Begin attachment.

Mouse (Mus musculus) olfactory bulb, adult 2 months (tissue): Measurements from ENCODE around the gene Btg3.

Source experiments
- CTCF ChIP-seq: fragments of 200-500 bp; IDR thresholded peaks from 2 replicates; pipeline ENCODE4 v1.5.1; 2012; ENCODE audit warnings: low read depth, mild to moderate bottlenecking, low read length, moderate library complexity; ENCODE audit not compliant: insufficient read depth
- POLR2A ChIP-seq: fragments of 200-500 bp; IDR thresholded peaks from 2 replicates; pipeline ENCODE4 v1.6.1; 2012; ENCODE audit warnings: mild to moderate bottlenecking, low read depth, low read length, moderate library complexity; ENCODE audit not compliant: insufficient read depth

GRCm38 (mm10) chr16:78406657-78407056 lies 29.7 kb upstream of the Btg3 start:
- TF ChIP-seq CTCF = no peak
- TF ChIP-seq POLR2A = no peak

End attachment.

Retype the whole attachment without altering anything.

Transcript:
Mouse (Mus musculus) olfactory bulb, adult 2 months (tissue): Measurements from ENCODE around the gene Btg3.

Source experiments
- CTCF ChIP-seq: fragments of 200-500 bp; IDR thresholded peaks from 2 replicates; pipeline ENCODE4 v1.5.1; 2012; ENCODE audit warnings: low read depth, mild to moderate bottlenecking, low read length, moderate library complexity; ENCODE audit not compliant: insufficient read depth
- POLR2A ChIP-seq: fragments of 200-500 bp; IDR thresholded peaks from 2 replicates; pipeline ENCODE4 v1.6.1; 2012; ENCODE audit warnings: mild to moderate bottlenecking, low read depth, low read length, moderate library complexity; ENCODE audit not compliant: insufficient read depth

GRCm38 (mm10) chr16:78406657-78407056 lies 29.7 kb upstream of the Btg3 start:
- TF ChIP-seq CTCF = no peak
- TF ChIP-seq POLR2A = no peak